ColecoVision: The Next Step!
Will This Be the Hot New System?
Sensational technological leaps have generated most of the progress in the home arcading field in the decade since the introduction of the first videogame. The standard programmable videogame systems began a whole new ball game when they replaced the crude Pong units that originally dominated that phase of electronic gaming.
Then came the senior programmable videogames. They combined the convenience and versatility of having game programs on ROM cartridges with a larger resident memory and more detailed graphics.
Each class of system has played games substantially better—or at least played more sophisticated games—than the devices which preceded it. Now, here comes the third wave of programmable videogames. “Third wave” systems feature really large amounts of resident memory—up to the same 48K as most of the popular microcomputers—and screen RAM that is measured in thousands, rather than hundreds, of bytes. (Screen RAM is the “secret ingredient” in videogame graphics. It helps determine things like the amount of detail on-screen images possess and the number and speed of objects that can be moved around the screen.)
ColecoVision has the distinction of being the first “third wave” system to hit the market. The shock waves will reverberate for at least the next year, as independent publishers of software jockey for position in this explosive new segment of the hobby. ColecoVision promises coin-op quality videogames in a home setting, and it delivers on this pledge to a surprising extent. It’s not perfect by any means, but ColecoVision just may be the home arcade system of the mid-1980’s.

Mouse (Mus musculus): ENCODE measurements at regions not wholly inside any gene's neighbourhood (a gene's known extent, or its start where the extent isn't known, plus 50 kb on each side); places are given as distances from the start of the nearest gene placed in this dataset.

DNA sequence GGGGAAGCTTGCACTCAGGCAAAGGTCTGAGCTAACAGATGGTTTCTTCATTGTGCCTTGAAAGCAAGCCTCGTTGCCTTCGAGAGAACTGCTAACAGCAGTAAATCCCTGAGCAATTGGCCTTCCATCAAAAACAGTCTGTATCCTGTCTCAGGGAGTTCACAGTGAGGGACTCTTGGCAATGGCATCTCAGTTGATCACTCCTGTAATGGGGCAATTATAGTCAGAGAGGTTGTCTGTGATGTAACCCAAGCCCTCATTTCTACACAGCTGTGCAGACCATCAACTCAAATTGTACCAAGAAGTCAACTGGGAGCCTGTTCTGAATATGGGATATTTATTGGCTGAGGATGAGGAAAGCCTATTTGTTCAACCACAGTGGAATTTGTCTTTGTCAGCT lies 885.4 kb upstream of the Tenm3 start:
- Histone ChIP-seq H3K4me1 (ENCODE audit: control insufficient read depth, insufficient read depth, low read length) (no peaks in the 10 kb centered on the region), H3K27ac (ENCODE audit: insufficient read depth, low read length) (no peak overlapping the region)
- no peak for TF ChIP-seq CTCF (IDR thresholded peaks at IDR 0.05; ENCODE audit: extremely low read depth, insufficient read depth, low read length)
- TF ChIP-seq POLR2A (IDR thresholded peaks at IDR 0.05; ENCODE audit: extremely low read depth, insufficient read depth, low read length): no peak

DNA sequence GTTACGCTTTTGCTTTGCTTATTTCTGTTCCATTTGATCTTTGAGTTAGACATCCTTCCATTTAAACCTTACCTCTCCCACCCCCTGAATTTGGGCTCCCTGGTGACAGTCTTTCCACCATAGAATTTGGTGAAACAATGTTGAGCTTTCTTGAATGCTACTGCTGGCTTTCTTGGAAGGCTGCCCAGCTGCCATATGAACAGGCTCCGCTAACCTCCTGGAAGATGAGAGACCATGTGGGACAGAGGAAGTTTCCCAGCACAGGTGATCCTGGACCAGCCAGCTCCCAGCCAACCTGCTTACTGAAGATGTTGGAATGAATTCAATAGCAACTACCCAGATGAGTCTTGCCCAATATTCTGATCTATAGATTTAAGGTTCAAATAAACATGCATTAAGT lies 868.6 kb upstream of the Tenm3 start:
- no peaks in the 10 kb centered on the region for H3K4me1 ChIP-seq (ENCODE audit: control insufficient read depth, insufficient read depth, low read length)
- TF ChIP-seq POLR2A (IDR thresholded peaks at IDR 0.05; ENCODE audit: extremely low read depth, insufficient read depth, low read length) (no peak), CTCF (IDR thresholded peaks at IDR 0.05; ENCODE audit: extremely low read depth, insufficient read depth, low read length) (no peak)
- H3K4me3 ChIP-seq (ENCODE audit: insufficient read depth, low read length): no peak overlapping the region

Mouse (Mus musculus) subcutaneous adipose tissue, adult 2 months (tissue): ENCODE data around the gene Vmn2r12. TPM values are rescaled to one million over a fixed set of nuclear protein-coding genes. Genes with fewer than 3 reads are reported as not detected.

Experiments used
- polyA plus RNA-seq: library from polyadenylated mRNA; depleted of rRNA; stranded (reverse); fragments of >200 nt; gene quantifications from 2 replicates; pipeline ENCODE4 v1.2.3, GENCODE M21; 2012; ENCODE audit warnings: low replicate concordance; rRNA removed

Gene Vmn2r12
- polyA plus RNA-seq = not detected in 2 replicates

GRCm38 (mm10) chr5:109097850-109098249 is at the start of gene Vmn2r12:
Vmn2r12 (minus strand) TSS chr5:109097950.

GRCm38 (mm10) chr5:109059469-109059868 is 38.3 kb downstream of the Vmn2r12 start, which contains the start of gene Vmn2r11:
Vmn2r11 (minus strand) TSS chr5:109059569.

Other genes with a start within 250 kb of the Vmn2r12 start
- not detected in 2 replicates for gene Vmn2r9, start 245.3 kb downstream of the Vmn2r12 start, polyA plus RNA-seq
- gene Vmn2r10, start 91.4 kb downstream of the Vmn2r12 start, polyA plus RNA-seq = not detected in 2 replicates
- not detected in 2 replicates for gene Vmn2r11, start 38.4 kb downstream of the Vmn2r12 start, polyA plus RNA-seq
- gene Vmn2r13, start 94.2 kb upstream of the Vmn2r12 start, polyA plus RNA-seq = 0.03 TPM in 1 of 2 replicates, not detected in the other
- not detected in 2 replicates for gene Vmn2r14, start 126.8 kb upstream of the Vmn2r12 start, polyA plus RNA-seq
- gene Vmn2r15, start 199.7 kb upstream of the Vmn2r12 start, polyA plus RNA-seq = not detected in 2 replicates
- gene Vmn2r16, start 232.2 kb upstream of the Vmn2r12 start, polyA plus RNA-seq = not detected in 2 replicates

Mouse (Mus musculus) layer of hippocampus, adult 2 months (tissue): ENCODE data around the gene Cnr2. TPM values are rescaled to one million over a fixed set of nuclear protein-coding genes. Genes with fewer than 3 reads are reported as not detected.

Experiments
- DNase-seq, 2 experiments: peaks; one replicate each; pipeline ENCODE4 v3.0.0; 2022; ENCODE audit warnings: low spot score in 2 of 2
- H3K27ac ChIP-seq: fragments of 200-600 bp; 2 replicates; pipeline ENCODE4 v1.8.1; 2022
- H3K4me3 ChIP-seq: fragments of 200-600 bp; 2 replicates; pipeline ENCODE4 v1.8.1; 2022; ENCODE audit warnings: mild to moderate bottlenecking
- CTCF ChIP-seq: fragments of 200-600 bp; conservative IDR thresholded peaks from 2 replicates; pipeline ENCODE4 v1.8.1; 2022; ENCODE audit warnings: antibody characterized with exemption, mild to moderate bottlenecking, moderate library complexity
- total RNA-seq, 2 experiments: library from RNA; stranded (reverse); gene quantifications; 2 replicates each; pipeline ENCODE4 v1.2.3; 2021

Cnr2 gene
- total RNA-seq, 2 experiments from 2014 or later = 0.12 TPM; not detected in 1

The simple, yet sturdy design of the ColecoVision console is calculated to inspire user confidence. Little gingerbread means there’s that much less that can go wrong to spoil your gaming. The unit is fairly free of dials, switches and buttons, because players use the controller keypad to select the number of participants, skill level and such. An on/off slide switch and an “instant reset” button are the only controls, both found on the top panel near the front.
A pair of niches located at the left rear of the top panel hold the two ColecoVision controllers supplied with the system. The hand-held command devices, which use Atari VCS-compatible connectors, plug snugly into recessed outlets and are attached to the console with telephone-like coil cords.
Hook-up is about as easy as for any other home arcade. The gamer attaches the AC adapter to the power source and plugs the other wire into the usual RF converter box. Coleco provides an RF unit with the system, though it is essentially the same as those used in conjunction with such machines as the Atari VCS, Intellivision and Astrocade. That’s good news for owners of more than one system who like to switch among the various machines during the same play session without a lot of fuss.